Some traders question whether one can predict direction. I think this is the wrong question. The right question to ask is can one ever know with precision their edge? The answer to that question often determines the actual results that traders experience because most traders end up over leveraging and having poor results.

The chart below shows a simple expectancy chart. It shows the given levels of return for an average win and average loss for different winning percentage ratios. It is very basic and purely hypothetical, not based on any actual systems.

The risk per trade is determined by the formula 1 / Number of Trades. I think this is a fairly interesting heuristic because to have a 50% drawdown you would need to lose roughly half your trades. Of course, this is a just a heuristic and more advanced methods like monte-carlo could be applied to actual trading results.

The table shows that even trading very selectively placing only 36 trades per year that returns from 50% to 80% are possible provided one can achieve a win ratio from 45% to 50% and 2 R or better trades. As more trades are placed, we are able to reduce that needs to be risked per trade.

The final row is my attempt to try to fudge the numbers to produce a 100% return. I increased the risk per trade formula slightly to 1.3 / Number of Trades.

A question one might wonder is whether a high win ratio or a high R is better. Personally, I would prefer a better then 50% win ratio and better then 2 R. A risk with systems with R’s below 1 is that if the win ratio falls then the system can quickly become unprofitable due to small changes in the win ratio. The advantage is that a high win ratio produces a more stable equity curve which is highly desirable. There are many disadvantages of higher R system if we assume it means we give up a higher win ratio, however. The disadvantages are greater dependence on high volatility, lower equity curve stability, and greater uncertainty in trading.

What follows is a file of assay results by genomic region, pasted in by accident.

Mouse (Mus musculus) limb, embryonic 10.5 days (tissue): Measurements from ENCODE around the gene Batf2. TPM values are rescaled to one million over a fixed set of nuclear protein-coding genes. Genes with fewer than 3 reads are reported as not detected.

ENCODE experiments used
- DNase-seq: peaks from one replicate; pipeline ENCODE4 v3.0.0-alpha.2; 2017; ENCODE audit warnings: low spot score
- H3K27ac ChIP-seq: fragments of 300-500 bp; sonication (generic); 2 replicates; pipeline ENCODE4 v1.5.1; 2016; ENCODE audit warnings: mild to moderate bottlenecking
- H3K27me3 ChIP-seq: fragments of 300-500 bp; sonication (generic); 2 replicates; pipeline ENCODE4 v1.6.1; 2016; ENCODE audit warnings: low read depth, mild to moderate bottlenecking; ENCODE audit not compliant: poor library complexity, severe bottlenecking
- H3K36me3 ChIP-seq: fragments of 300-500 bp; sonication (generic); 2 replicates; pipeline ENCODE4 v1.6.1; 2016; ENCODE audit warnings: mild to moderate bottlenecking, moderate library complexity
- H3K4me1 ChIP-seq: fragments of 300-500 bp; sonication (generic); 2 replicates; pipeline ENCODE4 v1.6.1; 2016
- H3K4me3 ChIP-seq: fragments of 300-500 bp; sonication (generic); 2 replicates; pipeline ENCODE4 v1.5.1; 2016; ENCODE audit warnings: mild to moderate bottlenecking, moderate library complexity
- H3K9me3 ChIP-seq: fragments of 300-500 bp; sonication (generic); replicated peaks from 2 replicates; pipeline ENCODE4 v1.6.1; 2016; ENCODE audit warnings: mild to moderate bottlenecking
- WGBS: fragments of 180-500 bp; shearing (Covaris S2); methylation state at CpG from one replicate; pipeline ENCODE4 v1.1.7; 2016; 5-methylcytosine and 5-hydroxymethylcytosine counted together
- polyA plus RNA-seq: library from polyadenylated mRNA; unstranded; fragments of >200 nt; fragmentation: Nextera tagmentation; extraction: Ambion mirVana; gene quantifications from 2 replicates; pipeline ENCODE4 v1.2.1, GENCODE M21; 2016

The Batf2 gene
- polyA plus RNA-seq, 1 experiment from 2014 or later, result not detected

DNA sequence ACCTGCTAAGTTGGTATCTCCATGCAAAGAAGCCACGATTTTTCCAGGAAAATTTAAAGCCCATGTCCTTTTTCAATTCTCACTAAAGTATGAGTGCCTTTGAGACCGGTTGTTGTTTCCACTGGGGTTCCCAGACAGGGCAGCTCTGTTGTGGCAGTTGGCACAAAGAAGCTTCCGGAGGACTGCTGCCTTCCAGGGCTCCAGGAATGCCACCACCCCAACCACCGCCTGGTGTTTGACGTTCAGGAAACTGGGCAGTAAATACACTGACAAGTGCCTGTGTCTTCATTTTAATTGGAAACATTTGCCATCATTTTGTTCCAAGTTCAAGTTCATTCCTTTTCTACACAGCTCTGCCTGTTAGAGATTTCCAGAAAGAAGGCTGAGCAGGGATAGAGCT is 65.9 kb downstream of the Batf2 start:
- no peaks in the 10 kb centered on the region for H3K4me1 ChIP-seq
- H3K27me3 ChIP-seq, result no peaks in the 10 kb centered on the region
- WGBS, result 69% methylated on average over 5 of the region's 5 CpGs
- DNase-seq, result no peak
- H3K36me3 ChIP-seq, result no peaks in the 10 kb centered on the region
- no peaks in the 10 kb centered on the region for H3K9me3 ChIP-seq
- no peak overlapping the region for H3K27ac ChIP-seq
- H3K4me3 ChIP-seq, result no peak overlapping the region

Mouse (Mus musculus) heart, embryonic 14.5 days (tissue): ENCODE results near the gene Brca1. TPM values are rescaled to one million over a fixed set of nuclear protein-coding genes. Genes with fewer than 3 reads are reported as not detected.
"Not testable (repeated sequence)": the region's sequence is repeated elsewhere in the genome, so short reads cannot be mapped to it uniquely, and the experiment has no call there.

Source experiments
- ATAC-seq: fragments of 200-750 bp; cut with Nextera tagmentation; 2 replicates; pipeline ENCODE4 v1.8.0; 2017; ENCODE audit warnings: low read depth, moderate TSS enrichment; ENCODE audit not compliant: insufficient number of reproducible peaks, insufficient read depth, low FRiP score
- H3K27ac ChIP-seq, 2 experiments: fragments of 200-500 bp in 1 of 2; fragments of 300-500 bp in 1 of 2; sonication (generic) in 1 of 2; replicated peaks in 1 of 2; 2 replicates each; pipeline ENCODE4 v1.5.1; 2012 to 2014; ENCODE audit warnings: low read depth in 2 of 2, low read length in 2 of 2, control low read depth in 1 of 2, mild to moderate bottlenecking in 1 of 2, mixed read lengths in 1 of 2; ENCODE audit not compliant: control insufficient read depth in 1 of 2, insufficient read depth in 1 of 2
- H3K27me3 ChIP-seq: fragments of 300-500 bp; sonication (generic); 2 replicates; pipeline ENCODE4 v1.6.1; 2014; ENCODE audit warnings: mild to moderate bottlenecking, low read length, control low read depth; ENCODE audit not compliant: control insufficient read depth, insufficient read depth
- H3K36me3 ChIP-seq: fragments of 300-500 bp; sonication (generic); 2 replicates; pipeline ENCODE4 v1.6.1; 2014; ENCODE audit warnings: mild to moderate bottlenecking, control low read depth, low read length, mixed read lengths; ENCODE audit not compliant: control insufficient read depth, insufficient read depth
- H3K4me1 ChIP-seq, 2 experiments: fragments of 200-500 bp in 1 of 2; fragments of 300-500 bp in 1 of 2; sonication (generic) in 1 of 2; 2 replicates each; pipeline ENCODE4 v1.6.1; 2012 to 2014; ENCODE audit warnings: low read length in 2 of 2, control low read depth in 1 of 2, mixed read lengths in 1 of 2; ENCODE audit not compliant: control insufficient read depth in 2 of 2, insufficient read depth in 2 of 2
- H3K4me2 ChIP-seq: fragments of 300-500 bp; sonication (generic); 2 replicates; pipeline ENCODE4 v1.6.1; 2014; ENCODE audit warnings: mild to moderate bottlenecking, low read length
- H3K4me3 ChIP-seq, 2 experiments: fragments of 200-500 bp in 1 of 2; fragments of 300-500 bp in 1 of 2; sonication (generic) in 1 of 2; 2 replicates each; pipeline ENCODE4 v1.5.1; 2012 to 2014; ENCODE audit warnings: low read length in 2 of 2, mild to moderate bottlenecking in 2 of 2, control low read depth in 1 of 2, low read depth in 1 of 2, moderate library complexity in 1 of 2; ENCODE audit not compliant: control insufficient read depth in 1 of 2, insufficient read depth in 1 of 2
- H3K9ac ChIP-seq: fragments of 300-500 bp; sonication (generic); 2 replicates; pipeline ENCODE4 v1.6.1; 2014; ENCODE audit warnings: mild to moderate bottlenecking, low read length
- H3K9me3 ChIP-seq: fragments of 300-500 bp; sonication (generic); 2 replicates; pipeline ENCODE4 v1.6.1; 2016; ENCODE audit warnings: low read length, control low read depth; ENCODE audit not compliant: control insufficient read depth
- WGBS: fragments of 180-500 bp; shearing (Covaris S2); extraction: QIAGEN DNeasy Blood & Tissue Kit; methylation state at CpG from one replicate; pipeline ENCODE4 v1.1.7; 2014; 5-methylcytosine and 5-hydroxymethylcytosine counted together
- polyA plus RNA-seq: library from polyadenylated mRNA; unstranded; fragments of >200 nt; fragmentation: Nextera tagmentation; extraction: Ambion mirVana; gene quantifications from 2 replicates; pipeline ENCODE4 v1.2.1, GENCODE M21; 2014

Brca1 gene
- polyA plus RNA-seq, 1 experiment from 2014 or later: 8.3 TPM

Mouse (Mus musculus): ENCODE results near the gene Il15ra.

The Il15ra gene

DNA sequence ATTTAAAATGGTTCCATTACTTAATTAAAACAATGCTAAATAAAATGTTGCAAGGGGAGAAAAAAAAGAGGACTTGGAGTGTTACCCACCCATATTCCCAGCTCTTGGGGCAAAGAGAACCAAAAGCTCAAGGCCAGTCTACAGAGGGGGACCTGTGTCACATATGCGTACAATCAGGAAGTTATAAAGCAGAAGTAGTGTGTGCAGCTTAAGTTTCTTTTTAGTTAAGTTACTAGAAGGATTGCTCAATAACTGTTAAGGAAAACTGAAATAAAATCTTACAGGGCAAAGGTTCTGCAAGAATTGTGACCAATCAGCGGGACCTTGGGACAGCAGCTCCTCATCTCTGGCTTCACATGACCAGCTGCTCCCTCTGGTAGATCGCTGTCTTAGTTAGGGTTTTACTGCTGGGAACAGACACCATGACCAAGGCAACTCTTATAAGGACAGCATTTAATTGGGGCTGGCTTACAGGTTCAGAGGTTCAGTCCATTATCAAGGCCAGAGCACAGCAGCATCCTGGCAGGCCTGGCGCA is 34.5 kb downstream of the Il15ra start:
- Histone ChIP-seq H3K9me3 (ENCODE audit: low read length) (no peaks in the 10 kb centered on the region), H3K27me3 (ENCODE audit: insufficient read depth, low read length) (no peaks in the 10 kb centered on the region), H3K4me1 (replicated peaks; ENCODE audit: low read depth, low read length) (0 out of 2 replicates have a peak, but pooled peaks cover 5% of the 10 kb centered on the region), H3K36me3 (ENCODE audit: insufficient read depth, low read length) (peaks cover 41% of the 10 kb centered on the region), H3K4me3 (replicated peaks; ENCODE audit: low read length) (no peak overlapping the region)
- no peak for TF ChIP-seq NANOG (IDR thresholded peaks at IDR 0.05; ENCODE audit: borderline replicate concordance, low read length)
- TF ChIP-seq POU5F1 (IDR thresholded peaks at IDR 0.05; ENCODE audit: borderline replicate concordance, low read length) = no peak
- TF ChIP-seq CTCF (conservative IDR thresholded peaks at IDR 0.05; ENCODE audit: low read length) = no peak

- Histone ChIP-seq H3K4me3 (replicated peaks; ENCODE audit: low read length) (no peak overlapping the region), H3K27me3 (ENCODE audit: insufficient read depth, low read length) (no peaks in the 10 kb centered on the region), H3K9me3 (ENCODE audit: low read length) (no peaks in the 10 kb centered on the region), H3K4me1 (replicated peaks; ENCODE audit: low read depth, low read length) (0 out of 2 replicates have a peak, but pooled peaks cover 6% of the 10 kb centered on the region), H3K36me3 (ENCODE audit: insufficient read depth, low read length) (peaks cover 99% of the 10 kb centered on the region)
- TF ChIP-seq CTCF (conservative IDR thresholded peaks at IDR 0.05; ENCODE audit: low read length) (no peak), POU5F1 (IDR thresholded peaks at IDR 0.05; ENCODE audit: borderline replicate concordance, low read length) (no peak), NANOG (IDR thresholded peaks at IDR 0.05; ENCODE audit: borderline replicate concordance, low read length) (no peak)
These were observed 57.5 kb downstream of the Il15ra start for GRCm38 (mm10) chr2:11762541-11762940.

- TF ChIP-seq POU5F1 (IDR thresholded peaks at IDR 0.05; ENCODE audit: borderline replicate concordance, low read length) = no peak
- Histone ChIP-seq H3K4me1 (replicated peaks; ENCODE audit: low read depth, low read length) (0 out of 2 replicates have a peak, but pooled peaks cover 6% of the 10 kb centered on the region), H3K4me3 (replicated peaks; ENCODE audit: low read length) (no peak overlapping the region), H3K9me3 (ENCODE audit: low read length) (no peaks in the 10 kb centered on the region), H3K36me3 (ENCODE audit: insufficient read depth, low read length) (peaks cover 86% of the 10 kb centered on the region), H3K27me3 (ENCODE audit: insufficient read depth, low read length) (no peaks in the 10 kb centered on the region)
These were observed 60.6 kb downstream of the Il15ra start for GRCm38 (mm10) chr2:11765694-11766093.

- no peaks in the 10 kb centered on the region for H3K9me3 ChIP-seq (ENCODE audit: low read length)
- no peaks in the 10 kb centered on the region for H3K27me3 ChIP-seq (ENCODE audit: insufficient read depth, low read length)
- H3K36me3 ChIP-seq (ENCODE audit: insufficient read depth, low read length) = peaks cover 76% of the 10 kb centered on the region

If we manage 2 R or better with a better then 50% win ratio then the system can still be profitable even if the volatility falls and the win ratio drops. Of course, in reality these are often determinants of the market conditions. One final aspect this table doesn’t show is the possibility and reality of potential outlier losses. Again, it is a hypothetical but it does give you some insight into what you need to do to achieve a given level of return.

In summary regarding the original question, the reality is that one doesn’t have to be able to predict the market direction all that often or all that well to produce worthwhile to significant returns. At the same time, risk must be taken in proper context to the edge.

Curtis is passionate about markets. He has developed top ranked futures strategies. His core focus is (1) applying machine learning and developing systematic strategies, and (2) solving the toughest problems of discretionary trading by applying quantitative tools, machine learning, and performance discipline. You can contact him at curtis@beyondbacktesting.com.

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